The discontinuous-taper directional coupler is designed for implementation in a three-dielectric-layer configuration in which the center layer is somewhat thicker relative to the total three-layer thickness than would have been the case in prior art. The conductive strip transmission lines are etched on both sides of the center dielectric, and local coupling is determined by the configuration parameters. In the past, it has been customary to shield the coupled lines, top and bottom, with continuous ground planes having no perforations or other means of communication with the space above or below the ground planes. The present invention provides a thicker center spacer to ameliorate the unbalanced lateral current distribution on the approach to full broadside coupling. Additionally and simultaneously, the method for achieving spikes of high maximum coupling coefficient is manifest in the use of a combination of dielectric modification and ground plane perforation which, by design, provide control of the even-mode capacitance without significant perturbation of the odd-mode capacitance in the region of highest coupling.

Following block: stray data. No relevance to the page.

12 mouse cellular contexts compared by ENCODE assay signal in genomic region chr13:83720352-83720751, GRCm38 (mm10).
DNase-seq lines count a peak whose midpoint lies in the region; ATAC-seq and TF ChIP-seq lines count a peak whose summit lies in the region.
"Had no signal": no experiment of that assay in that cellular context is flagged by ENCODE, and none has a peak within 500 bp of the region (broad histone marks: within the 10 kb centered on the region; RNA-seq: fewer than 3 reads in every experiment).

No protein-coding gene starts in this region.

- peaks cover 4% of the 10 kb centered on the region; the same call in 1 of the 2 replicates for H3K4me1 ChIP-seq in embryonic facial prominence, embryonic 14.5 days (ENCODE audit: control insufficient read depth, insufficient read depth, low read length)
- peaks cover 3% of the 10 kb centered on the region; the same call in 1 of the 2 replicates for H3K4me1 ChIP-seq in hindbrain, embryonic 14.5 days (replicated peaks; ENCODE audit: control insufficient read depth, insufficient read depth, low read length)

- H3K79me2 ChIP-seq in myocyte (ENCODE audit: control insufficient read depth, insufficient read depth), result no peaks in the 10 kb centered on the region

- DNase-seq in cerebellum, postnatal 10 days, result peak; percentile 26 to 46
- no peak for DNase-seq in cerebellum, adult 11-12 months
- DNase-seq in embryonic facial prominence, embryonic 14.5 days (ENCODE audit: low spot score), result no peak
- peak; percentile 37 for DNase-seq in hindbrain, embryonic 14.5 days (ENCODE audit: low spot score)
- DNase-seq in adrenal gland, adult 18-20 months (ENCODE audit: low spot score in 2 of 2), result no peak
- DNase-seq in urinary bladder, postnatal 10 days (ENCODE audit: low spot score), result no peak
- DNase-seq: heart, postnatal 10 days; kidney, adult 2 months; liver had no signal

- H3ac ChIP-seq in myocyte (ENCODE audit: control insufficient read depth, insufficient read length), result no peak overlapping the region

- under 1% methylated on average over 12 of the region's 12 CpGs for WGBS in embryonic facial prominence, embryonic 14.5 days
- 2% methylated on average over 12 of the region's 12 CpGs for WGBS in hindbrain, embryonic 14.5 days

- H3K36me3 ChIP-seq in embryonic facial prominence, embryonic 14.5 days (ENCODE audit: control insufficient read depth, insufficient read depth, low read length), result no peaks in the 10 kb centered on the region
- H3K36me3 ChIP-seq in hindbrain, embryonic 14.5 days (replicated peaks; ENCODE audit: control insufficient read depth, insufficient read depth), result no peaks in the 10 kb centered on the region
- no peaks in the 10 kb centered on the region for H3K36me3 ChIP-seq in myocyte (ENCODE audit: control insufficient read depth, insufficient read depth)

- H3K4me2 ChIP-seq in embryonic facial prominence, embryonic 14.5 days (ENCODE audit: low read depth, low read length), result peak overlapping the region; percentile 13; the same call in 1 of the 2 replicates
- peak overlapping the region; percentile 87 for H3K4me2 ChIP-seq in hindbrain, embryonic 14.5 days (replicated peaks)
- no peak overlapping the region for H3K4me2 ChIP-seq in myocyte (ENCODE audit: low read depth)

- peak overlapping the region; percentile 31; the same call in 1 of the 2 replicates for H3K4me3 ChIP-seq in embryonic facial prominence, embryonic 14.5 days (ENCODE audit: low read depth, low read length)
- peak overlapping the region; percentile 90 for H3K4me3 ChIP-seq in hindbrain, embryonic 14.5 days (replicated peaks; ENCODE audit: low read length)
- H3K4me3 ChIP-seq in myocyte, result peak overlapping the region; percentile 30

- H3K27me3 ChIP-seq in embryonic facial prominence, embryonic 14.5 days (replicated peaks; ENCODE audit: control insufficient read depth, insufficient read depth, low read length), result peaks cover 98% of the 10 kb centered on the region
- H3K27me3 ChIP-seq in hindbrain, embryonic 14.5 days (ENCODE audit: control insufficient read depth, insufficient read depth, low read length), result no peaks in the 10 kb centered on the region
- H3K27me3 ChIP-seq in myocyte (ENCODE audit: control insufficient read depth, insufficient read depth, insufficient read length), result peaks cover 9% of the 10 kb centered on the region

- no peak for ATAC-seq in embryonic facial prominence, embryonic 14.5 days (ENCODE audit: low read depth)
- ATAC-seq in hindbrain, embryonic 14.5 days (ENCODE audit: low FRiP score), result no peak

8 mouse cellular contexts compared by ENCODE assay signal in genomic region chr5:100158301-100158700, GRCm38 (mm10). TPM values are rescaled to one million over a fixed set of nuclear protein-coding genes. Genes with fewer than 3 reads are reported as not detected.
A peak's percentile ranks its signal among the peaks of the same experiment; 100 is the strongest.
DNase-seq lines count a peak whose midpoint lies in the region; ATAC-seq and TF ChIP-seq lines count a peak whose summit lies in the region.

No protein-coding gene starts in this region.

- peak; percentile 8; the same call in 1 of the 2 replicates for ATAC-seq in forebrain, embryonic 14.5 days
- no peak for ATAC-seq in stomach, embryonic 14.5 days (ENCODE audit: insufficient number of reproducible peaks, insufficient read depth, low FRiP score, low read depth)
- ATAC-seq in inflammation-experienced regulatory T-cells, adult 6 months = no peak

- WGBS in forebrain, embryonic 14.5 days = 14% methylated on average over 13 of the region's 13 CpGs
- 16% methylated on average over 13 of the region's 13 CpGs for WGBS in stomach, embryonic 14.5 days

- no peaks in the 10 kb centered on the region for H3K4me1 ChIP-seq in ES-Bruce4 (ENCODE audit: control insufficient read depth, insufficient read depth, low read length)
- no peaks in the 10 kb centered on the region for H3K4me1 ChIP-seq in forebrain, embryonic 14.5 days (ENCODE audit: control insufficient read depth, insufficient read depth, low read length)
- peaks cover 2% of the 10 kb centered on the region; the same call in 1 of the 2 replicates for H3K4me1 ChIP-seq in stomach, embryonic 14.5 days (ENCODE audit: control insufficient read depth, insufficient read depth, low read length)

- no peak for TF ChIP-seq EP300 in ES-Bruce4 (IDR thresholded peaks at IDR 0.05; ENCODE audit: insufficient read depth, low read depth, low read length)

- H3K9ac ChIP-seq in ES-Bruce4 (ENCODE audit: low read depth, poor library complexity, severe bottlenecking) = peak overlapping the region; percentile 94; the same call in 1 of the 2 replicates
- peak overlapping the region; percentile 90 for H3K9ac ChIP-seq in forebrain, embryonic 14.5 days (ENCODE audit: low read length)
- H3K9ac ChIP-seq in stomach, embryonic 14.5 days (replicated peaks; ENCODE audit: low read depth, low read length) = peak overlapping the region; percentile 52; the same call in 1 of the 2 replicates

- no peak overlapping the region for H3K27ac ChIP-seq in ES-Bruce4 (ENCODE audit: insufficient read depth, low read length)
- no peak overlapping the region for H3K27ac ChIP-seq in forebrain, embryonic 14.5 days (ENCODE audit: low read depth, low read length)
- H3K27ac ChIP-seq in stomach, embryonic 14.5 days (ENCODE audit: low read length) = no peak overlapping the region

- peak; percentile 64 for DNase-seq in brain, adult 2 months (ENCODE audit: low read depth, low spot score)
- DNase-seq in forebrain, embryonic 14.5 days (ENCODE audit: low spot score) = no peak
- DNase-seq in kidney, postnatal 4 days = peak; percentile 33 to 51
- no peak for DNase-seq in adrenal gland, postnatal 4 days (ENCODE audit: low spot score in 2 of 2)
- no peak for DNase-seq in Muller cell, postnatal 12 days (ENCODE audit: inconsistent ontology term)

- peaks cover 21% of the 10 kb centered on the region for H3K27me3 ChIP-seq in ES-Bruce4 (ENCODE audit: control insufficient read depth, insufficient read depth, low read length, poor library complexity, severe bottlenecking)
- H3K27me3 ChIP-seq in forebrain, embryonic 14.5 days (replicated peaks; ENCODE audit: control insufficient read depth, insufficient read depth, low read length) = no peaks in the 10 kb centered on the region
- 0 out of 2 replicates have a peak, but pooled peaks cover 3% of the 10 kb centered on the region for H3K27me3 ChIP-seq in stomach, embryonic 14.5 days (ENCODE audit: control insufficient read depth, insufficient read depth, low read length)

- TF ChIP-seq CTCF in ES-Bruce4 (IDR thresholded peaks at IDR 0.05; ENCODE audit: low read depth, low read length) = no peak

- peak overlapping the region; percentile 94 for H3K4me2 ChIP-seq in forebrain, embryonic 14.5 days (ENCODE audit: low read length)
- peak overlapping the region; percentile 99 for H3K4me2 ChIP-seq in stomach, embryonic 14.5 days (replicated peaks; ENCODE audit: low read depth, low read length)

It is an object of this invention to provide a device which promotes intracircuit compatibility between dissimilar components having disparate requirements for maximum coupling values.
Another object of the invention is to improve the electromagnetic scattering properties of microwave strip line directional coupler technology to allow satisfactory operation up to 35 Ghz and beyond in frequency.
FIG. 1A, FIG. 1B and FIG. 1C are pictorial cross sections showing three relative positions of the odd-symmetric offset lines of the prior art;
FIG. 2A, FIG. 2B and FIG. 2C, and FIG. 3A, FIG. 3B and FIG. 3C graphically illustrate the lateral charge distribution for small values of s/b and for larger values of s/b, respectively, for the prior art device shown in FIG. 1A, FIG. 1B and FIG. 1C, respectively;
FIG. 4 is a graphic plot of the even-mode impedance function for a prior art quadrature continuous taper coupler;